Genetic diversity of oilseed Brassica napus germ plasm based on restriction fragment length polymorphisms

B. W. Diers, T. C. Osborn

Research output: Contribution to journalArticlepeer-review


Oilseed rape (Brassica napus) is an important oilseed crop worldwide. Cultivars have been developed for many growing regions, however little is known about genetic diversity in B. napus germ plasm. The purpose of the research presented here was to study the genetic diversity and relationships of B. napus accessions using restriction fragment length polymorphisms (RFLPs). Eighty three B. napus accessions were screened using 43 genomic DNA clones which revealed 161 polymorphic fragments. Each accession was uniquely identified by the markers with the exception of the near-isogenic cvs 'Triton' and 'Tower'. The RFLP data were analyzed by cluster analysis of similarity coefficients and by principal component analysis. Overall, there were three major groups of cultivars. The first group included only spring accessions, the second mostly winter accessions and the third, rutabagas and oilseed rape accessions from China and Japan. These results indicate that within B. napus, winter and spring cultivars represent genetically distinct groups. The grouping of accessions by cluster analysis was generally consistent with known pedigrees. This consistency included the grouping of lines derived both by backcrossing or self-pollination with their parents.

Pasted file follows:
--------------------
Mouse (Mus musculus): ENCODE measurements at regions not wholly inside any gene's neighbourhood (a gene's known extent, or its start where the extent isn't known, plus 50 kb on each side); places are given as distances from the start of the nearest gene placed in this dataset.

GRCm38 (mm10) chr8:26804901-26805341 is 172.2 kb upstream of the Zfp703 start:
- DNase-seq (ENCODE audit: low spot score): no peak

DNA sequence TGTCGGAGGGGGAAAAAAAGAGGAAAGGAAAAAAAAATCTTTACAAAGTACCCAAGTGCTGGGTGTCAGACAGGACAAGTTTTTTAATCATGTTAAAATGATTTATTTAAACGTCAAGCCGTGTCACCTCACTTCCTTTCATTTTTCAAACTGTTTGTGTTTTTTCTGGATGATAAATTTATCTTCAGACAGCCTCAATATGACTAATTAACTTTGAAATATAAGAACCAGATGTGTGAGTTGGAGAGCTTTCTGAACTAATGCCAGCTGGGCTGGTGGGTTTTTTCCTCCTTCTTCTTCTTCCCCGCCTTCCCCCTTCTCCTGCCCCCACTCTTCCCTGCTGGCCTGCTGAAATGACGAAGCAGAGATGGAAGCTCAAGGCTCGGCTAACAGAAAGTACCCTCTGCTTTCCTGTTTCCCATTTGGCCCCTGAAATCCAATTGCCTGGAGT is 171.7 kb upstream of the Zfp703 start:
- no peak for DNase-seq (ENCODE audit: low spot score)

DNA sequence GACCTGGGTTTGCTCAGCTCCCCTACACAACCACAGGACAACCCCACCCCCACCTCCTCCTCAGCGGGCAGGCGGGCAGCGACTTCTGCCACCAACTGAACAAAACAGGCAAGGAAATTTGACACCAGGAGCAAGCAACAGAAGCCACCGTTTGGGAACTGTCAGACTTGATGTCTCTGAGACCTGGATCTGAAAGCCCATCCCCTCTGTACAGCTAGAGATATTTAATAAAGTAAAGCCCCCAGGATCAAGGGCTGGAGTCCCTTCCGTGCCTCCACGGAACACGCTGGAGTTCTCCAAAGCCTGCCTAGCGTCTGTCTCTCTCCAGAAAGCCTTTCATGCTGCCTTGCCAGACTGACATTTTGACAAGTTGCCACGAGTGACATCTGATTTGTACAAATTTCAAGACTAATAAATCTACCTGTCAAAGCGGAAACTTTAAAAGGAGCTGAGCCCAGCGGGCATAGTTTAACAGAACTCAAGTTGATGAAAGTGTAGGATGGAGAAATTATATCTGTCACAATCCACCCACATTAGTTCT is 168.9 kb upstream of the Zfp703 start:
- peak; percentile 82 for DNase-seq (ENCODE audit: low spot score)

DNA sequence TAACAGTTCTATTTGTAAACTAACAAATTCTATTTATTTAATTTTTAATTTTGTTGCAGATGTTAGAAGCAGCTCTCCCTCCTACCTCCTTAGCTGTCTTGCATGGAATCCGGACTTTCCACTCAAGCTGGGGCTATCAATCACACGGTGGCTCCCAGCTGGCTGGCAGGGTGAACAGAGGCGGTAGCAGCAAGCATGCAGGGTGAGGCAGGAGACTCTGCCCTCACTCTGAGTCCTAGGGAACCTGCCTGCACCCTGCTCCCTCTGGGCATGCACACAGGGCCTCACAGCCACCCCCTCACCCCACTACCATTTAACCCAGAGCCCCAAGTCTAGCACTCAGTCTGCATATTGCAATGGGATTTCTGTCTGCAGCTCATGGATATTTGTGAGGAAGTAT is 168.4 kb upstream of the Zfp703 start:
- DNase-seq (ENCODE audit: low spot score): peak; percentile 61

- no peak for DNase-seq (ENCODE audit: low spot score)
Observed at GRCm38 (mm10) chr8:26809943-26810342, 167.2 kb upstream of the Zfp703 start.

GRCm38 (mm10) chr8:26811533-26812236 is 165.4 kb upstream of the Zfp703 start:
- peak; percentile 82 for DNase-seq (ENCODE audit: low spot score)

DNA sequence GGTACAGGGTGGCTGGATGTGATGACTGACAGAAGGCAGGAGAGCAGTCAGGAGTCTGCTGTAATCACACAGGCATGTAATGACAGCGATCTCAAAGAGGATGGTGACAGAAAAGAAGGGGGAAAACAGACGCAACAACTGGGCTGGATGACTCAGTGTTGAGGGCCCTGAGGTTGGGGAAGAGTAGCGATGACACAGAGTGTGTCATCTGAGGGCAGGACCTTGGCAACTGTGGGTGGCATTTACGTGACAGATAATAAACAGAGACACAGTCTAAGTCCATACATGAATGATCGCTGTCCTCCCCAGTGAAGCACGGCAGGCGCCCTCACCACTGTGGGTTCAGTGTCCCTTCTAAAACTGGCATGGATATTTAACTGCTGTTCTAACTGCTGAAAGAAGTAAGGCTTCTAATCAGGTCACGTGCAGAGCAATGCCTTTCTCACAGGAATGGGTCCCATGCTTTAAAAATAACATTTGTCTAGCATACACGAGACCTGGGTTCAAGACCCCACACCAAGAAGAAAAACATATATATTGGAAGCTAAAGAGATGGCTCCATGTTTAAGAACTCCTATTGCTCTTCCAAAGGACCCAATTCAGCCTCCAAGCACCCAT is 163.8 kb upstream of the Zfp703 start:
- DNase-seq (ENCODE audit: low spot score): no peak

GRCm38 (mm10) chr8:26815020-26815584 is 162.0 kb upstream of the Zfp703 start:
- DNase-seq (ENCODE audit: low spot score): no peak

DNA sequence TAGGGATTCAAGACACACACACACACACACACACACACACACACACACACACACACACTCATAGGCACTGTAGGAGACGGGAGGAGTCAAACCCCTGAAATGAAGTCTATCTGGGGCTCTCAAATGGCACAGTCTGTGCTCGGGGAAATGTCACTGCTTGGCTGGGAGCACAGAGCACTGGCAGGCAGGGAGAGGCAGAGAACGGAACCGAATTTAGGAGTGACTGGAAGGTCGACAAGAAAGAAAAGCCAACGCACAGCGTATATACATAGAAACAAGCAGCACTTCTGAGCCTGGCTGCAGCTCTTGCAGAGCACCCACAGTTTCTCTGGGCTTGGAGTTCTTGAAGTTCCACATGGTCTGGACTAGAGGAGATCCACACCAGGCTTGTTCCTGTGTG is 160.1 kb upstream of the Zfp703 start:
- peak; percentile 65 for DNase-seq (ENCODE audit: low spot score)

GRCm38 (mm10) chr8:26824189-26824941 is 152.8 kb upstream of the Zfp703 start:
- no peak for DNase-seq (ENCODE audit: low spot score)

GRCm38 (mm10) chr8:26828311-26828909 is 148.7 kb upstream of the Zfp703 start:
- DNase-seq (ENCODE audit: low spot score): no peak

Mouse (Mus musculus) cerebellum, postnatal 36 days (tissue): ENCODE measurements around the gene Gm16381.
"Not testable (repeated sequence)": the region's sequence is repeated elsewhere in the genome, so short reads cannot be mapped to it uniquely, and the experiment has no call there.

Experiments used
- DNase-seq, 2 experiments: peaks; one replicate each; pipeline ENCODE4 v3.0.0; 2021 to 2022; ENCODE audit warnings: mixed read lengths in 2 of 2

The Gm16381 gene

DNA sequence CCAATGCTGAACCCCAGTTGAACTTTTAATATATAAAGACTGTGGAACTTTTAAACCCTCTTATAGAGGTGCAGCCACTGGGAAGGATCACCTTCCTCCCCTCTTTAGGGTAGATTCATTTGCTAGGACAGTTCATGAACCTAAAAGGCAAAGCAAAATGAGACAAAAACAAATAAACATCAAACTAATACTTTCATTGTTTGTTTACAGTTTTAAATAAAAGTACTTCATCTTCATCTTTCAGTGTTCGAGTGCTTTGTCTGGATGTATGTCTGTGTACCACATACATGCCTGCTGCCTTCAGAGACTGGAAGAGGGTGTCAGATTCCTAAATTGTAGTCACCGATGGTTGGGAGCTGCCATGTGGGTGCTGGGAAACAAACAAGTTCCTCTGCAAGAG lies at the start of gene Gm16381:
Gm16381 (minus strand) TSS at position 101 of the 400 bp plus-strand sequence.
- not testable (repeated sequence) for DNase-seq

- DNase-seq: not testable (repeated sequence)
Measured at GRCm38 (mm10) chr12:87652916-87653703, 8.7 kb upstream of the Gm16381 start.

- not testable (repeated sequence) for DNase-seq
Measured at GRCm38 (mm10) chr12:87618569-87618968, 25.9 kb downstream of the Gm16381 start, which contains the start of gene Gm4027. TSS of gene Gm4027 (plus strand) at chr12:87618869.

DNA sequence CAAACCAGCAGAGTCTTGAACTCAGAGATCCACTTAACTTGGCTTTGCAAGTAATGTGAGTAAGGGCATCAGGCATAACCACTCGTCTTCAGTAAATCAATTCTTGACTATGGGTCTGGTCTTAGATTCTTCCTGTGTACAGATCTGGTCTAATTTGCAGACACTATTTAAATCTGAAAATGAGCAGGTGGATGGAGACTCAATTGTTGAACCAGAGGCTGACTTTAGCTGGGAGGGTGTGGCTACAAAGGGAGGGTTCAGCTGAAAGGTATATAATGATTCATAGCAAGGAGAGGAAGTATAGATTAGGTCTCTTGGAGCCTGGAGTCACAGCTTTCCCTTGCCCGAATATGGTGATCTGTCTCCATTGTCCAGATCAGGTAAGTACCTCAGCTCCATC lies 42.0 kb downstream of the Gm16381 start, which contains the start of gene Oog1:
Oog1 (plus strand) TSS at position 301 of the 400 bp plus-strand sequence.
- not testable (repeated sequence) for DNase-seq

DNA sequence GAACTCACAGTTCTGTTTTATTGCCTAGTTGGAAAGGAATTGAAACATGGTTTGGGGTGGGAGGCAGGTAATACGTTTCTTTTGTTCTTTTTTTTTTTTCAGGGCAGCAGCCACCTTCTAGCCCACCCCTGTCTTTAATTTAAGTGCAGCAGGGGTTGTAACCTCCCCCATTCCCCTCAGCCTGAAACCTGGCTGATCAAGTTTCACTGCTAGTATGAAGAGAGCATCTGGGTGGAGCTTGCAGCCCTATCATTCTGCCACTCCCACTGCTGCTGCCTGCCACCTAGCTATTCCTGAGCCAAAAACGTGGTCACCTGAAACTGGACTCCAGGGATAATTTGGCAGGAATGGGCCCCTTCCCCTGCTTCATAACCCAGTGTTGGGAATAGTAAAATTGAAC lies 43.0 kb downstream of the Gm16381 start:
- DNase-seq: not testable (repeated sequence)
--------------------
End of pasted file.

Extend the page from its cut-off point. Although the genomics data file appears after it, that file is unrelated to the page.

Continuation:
Original languageEnglish (US)
Pages (from-to)662-668
Number of pages7
JournalTheoretical and Applied Genetics
Issue number6-7
StatePublished - Aug 1 1994
Externally publishedYes


  • Brassica napus
  • Genetic diversity
  • Oilseed rape
  • Restriction fragment length polymorphism

ASJC Scopus subject areas

  • Biotechnology
  • Agronomy and Crop Science
  • Genetics


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